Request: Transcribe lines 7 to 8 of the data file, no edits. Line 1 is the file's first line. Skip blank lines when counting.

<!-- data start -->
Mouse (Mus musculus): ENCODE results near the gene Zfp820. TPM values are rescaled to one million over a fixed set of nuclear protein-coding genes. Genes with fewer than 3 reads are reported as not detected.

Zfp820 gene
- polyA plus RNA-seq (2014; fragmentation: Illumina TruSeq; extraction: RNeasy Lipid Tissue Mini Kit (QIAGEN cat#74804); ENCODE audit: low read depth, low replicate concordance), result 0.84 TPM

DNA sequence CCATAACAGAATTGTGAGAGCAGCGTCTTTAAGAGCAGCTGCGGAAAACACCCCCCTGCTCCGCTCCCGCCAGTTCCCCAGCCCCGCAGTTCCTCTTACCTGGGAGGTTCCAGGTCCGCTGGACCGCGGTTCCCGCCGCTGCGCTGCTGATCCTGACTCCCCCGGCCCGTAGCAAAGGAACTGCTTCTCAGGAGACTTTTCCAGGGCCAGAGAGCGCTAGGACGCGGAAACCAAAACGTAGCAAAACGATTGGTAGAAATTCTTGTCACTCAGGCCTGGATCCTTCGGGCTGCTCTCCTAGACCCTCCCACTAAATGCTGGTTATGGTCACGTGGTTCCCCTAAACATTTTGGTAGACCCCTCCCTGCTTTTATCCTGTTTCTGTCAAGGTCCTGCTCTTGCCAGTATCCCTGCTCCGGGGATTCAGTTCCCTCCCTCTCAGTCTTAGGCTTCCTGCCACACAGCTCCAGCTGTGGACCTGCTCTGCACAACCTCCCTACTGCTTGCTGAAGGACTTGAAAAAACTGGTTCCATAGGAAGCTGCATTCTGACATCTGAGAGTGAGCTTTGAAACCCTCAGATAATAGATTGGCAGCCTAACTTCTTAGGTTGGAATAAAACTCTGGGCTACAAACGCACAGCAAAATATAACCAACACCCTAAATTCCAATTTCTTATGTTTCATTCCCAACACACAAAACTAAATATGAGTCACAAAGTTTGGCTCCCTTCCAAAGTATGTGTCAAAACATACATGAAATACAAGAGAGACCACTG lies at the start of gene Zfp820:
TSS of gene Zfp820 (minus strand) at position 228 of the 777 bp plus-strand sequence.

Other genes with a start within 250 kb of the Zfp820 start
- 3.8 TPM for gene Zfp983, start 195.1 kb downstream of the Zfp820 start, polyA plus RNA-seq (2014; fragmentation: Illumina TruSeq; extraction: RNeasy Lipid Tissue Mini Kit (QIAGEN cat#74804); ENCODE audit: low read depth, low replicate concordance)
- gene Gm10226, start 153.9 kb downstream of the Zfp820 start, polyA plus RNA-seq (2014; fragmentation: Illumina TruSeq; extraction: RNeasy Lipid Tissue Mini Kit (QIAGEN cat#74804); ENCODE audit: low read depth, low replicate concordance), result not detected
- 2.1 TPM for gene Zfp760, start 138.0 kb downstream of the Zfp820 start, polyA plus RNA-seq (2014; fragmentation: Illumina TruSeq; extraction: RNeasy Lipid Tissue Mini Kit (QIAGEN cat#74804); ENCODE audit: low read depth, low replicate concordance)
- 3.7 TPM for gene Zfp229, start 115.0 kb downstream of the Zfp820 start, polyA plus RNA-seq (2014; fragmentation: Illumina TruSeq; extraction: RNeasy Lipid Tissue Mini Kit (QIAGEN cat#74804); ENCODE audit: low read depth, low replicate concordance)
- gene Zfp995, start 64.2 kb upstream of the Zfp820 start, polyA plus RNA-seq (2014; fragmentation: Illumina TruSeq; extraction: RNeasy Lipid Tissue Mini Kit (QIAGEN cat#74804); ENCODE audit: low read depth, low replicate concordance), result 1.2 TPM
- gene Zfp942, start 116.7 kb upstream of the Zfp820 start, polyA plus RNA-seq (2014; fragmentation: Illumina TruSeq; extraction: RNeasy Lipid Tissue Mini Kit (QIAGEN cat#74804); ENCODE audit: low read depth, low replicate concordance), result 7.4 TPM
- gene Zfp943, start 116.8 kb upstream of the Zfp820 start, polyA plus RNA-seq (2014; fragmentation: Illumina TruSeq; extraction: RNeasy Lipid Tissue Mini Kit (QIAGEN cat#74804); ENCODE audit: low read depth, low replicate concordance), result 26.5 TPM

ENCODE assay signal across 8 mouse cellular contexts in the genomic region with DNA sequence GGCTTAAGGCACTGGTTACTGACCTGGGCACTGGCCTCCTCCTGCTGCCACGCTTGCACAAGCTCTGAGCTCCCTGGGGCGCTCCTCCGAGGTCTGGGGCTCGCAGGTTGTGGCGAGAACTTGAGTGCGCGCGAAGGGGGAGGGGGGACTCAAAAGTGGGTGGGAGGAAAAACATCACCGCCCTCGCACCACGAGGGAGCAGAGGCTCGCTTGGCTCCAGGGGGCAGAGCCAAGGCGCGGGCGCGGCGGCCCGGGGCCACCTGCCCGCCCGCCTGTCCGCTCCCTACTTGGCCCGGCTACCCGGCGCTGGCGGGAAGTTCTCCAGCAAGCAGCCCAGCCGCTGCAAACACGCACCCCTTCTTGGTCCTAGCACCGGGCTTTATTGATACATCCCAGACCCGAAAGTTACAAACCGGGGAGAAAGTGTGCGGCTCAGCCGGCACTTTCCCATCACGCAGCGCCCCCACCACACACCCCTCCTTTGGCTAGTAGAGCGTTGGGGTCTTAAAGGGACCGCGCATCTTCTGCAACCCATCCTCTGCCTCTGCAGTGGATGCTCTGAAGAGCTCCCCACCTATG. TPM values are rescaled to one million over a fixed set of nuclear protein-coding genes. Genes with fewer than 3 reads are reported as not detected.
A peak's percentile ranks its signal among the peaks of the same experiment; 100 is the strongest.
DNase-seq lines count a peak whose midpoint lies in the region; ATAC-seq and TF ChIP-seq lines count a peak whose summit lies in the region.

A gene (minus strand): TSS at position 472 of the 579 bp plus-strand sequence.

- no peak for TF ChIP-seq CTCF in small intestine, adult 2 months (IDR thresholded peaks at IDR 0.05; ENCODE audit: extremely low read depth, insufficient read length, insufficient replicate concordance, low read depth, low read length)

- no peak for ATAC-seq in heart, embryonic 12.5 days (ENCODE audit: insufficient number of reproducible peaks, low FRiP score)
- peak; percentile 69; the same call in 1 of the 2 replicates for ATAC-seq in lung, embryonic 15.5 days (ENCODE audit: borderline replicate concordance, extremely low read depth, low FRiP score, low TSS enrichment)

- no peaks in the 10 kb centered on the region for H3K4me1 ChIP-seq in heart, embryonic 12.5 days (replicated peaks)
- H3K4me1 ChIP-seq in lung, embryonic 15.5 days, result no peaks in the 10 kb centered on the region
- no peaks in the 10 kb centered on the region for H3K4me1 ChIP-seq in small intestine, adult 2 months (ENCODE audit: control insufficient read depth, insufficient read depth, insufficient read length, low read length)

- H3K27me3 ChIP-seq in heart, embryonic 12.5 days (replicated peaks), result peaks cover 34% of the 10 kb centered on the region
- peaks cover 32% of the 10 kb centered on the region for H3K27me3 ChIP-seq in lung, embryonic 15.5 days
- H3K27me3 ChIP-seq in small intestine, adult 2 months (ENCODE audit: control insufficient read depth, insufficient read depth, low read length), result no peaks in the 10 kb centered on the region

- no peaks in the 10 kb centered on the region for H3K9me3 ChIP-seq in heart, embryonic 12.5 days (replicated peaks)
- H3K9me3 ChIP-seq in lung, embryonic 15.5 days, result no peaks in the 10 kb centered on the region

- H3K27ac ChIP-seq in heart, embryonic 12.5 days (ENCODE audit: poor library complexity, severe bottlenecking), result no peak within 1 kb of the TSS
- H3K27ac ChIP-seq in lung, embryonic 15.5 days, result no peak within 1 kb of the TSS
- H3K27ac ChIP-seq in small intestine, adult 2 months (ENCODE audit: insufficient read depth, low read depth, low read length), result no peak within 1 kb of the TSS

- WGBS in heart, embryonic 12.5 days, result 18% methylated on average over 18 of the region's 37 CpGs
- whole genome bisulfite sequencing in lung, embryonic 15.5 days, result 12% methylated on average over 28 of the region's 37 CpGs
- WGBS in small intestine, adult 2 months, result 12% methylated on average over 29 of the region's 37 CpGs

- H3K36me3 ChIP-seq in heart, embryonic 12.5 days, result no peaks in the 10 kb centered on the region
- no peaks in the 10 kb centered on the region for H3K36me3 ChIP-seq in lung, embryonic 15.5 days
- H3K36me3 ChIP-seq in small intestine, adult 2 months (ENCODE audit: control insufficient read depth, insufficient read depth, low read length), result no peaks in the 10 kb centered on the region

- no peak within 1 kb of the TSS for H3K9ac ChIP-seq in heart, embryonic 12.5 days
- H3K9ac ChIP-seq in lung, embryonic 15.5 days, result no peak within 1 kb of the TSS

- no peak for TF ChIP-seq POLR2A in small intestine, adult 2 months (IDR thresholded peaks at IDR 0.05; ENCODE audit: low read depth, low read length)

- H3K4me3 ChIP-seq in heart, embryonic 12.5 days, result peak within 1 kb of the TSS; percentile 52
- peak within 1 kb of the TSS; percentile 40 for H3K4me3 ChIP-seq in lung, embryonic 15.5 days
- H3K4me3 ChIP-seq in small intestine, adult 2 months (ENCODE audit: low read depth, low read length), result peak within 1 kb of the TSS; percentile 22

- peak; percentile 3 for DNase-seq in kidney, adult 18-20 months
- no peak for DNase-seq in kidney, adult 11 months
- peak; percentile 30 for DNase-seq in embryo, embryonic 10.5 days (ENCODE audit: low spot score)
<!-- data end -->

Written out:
- 3.8 TPM for gene Zfp983, start 195.1 kb downstream of the Zfp820 start, polyA plus RNA-seq (2014; fragmentation: Illumina TruSeq; extraction: RNeasy Lipid Tissue Mini Kit (QIAGEN cat#74804); ENCODE audit: low read depth, low replicate concordance)
- gene Gm10226, start 153.9 kb downstream of the Zfp820 start, polyA plus RNA-seq (2014; fragmentation: Illumina TruSeq; extraction: RNeasy Lipid Tissue Mini Kit (QIAGEN cat#74804); ENCODE audit: low read depth, low replicate concordance), result not detected